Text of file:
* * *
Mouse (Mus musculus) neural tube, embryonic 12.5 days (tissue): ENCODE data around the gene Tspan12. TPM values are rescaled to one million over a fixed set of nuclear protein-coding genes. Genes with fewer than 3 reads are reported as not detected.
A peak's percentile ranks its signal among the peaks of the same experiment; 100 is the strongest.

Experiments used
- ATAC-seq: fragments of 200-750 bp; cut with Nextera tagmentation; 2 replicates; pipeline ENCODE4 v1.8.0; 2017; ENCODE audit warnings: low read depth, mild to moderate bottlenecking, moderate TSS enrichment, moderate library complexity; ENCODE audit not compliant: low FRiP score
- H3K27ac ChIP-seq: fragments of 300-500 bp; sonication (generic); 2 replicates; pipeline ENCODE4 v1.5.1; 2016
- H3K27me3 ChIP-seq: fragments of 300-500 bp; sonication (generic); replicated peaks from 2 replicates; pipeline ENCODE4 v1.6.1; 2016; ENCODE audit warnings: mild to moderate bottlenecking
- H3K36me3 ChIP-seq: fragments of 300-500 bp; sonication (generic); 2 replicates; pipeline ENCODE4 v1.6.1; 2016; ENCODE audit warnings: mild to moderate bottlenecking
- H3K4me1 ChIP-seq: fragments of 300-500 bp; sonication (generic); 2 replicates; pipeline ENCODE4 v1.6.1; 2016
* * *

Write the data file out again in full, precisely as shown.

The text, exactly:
Mouse (Mus musculus) neural tube, embryonic 12.5 days (tissue): ENCODE data around the gene Tspan12. TPM values are rescaled to one million over a fixed set of nuclear protein-coding genes. Genes with fewer than 3 reads are reported as not detected.
A peak's percentile ranks its signal among the peaks of the same experiment; 100 is the strongest.

Experiments used
- ATAC-seq: fragments of 200-750 bp; cut with Nextera tagmentation; 2 replicates; pipeline ENCODE4 v1.8.0; 2017; ENCODE audit warnings: low read depth, mild to moderate bottlenecking, moderate TSS enrichment, moderate library complexity; ENCODE audit not compliant: low FRiP score
- H3K27ac ChIP-seq: fragments of 300-500 bp; sonication (generic); 2 replicates; pipeline ENCODE4 v1.5.1; 2016
- H3K27me3 ChIP-seq: fragments of 300-500 bp; sonication (generic); replicated peaks from 2 replicates; pipeline ENCODE4 v1.6.1; 2016; ENCODE audit warnings: mild to moderate bottlenecking
- H3K36me3 ChIP-seq: fragments of 300-500 bp; sonication (generic); 2 replicates; pipeline ENCODE4 v1.6.1; 2016; ENCODE audit warnings: mild to moderate bottlenecking
- H3K4me1 ChIP-seq: fragments of 300-500 bp; sonication (generic); 2 replicates; pipeline ENCODE4 v1.6.1; 2016